Improving Adherence – Aligning Interventions to Reasons, pt1

By | November 4, 2013

Improving adherence depends on identifying specific patient reasons for non-adherence, then choosing the right intervention(s) to address them. This is part one of a two-part post that explores how this can be achieved in everyday practice.

Some posts are easy to write. You get an idea – often sparked by a new piece of information – and away you go! This two-part post is different. It has taken research time and taken still more time to think through. Even now it’s a “work in progress”. However, I would like to share these early ideas with you, to get comments and feedback.

To be most effective, interventions for improving adherence must align with individual patient reasons for nonadherence.Practical Thoughts about Improving Adherence

Firstly, let me lay out the key points on which these ideas are built. Also, as a general note, the term “reasons” is used below as a catch-all for any factor, barrier, reason, or cause that influences non-adherence.

  1. To be most effective, interventions for improving adherence must align with individual patient reasons for non-adherence
  2. The current, most comprehensive list of non-adherence reasons is so long (55 items) it’s difficult to use
  3. The five ‘Dimensions’ in this list reflect reason sources and don’t relate to solutions
  4. The literature currently does not offer any comprehensive guidance for aligning reasons with solutions

In short, there’s very little out there that offers healthcare providers (HCPs) practical guidance for aligning interventions to reasons. Developing such guidance can help HCPs choose the right interventions for improving adherence. Availability of such guidance can also be a big help to HCPs looking to set up or improve adherence-related processes in their day-to-day work.

Aggregating and Prioritizing Adherence Reasons

This posts focuses on reasons, with two main aims:

  1. To look for ways to simplify the current long list of reasons (eg, aggregation). We need a shorter list than 55!
  2. To look for hard data on the most common reasons for non-adherence (ie, prioritize). If we know the ‘top ten’, then we can check we’ve got good interventions to address them.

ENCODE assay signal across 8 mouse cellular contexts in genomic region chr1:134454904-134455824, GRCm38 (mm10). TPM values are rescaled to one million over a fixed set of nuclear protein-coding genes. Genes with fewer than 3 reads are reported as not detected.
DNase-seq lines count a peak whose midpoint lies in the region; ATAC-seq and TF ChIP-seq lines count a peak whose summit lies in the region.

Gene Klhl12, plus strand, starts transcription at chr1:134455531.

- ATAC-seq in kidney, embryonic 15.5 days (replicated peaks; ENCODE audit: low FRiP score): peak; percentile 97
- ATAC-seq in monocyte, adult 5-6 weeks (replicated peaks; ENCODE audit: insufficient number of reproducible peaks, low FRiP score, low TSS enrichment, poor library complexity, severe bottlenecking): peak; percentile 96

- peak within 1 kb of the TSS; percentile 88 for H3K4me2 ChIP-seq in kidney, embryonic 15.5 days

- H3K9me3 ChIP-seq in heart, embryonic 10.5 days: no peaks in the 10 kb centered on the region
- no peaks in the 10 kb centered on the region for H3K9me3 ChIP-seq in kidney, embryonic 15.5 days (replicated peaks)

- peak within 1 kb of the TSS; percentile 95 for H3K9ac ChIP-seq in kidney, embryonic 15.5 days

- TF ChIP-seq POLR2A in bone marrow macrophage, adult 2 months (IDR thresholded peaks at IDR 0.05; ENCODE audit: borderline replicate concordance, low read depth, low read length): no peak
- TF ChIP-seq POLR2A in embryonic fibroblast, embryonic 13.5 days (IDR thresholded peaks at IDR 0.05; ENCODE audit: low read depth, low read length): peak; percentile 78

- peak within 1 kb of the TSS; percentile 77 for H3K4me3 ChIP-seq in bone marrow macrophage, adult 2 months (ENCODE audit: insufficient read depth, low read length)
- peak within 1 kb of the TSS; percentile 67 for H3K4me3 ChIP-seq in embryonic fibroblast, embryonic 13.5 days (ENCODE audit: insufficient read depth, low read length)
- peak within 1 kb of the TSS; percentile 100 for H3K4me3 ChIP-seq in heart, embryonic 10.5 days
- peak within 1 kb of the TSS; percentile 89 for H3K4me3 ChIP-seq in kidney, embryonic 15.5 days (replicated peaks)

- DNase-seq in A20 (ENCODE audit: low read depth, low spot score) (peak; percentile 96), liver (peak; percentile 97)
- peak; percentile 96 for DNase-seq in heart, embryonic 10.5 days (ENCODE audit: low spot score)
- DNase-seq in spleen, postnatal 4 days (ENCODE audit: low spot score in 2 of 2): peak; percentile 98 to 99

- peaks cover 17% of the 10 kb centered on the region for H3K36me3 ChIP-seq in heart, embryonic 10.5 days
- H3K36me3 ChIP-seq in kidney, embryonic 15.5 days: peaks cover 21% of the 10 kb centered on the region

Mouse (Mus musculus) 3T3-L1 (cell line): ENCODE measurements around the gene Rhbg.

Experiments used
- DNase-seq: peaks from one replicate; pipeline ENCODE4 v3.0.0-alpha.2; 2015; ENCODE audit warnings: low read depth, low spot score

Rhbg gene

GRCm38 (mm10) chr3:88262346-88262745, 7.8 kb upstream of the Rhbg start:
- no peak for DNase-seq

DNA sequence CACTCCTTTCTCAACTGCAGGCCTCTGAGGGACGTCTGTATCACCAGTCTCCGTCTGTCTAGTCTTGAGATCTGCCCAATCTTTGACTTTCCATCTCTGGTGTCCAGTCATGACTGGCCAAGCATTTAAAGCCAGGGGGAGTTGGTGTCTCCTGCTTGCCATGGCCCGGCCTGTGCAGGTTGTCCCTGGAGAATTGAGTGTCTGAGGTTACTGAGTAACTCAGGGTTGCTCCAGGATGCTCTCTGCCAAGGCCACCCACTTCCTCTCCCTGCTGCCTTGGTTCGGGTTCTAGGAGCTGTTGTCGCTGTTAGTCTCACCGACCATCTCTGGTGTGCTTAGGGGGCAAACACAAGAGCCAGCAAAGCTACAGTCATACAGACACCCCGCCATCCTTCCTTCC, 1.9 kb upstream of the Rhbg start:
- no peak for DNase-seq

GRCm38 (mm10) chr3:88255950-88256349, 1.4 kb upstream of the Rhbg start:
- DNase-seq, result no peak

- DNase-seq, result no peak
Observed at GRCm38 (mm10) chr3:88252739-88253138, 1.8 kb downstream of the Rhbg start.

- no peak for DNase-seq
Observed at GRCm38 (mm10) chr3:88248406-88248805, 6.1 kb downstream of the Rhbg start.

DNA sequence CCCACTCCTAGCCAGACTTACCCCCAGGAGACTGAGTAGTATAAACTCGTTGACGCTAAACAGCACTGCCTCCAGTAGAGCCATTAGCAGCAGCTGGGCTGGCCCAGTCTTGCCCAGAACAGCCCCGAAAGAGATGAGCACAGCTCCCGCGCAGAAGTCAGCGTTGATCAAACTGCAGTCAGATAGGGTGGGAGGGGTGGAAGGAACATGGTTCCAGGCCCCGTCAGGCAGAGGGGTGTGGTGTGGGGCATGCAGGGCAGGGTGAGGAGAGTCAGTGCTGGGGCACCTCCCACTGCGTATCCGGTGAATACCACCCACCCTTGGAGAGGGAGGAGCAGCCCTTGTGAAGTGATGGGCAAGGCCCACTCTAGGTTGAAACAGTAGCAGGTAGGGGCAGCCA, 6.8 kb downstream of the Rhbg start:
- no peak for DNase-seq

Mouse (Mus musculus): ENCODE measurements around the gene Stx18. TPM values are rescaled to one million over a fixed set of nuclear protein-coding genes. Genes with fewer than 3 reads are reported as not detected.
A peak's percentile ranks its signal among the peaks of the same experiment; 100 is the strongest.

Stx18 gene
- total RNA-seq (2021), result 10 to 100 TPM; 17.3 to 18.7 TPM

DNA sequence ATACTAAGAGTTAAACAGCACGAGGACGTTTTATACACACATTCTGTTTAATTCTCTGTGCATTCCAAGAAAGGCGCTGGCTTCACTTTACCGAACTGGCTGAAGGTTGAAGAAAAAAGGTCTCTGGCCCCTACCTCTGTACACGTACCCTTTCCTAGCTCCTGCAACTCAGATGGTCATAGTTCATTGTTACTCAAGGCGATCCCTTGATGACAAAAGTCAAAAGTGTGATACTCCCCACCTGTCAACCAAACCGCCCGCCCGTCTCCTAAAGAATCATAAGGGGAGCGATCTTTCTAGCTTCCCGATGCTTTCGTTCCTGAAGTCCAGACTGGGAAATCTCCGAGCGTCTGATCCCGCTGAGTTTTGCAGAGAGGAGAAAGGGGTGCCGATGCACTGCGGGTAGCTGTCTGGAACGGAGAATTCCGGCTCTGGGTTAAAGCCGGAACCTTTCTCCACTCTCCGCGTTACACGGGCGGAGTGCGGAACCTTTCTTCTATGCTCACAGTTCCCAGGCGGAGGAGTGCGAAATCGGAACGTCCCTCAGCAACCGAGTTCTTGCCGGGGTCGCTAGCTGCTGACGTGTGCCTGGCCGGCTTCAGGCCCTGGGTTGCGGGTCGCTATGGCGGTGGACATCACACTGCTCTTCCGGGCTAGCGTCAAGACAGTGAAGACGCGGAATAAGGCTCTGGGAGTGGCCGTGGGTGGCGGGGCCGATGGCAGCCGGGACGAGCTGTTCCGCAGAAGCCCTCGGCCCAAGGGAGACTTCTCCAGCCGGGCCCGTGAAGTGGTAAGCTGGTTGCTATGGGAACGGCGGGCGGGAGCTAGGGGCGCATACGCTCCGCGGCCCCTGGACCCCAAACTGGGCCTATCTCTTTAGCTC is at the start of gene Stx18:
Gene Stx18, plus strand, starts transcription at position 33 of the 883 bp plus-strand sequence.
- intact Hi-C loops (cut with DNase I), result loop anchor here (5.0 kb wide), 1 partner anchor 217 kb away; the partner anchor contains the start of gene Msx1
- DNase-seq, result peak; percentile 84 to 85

Web searches produced over 60 ‘hits’ for reasons influencing non-adherence. Of these, nine publications provided quantitative data. All sources were considered in developing the “aggregated reasons” list shown in the table below. A combined analysis of the eight hard data sources produced the “mean % impact” figures and ranking.

A list of the nine data studies appears at the foot of this post. If you have suggestions to add to this list of studies/surveys, please let me know!

Based on these analyses, here’s a ranked ‘top ten’ reasons for medication non-adherence:

'Top Ten' Aggregated ReasonsMean % Impact on Nonadherence
Communications quality19%
Patient-HCP relationship12%
Side effects11%
Patient experiences10%

OK, so you’ve probably noticed there are 11 items in the list! The reason for including the 11th is to offer an important comment. At first sight, the 8% figure for ‘Understanding/Knowledge’ looks low. Particularly if you consider that patient education is one of the most commonly used interventions for improving adherence (more about this in Part 2). Poor ‘Understanding/Knowledge’, though, is a key contributing factor to poor motivation, mistaken beliefs, and poor attitude. Combining all these reasons might easily make ‘Understanding/Knowledge’ the most common factor influencing adherence. However, interventions to address understanding, motivation, beliefs, and attitude will most likely be different. So for the list above, I’ve kept them separate.

Hope this makes sense?

If you would like to get a copy of how I arrived at the list and percentages above, send me an email request at: I’ll be happy to share with you the Excel spreadsheet file of my workings.

Improving Adherence – ‘Work in Progress’

So that’s the first part of this two-part post.

I’d appreciate your thoughts on the approach? Also what are your thoughts on the list above? Does it ‘look right’? Is it what you would have expected? Is anything ‘obvious’ missing? Please let me know. Any other comments welcomed too!

In part 2 of the post, I’ll focus more on the interventions side of the equation. Plus, I’ll look at matching up reasons to interventions.


Links to Source References for Quantitative Data

AARP Survey, 2004
Improving Medication Adherence in Older Adults

BCG/Harris Survey, 2002
Patient nonadherence: Tools for Combating Persistence and Compliance

HealthPrize Survey, 2013
Improving Adherence Requires Addressing Psychological Barriers

NCPA Survey, 2013
Adherence in America – A National Report Card

N Engl J Med Review, 2005
Adherence in Medication

Am J Pharm Benefits Study, 2013
Barriers to and Facilitators of Medication Adherence

JAMA Intern Med Study, 2013
Communication and Medication Adherence: The Diabetes Study of Northern California

United Health Survey, date uncertain
Adherence Barriers Survey

Medical Care Meta-analysis, 2009
Physician Communication and Patient Adherence to Treatment: A Meta-analysis


One thought on “Improving Adherence – Aligning Interventions to Reasons, pt1

  1. AudibleRx

    Hi Steve:
    I believe it was Mark Twain that said, “If I would of had more time I would have written a shorter letter”. You have taken a tremendously long and arduous task and painstakingly condensed it into a brief and concise adherence tool. I understand all the effort it takes to put so much work into a readable document that means something, and doesn’t waste space with extra words. I appreciate the results of your effort.
    Steve Leuck, Pharm.D.

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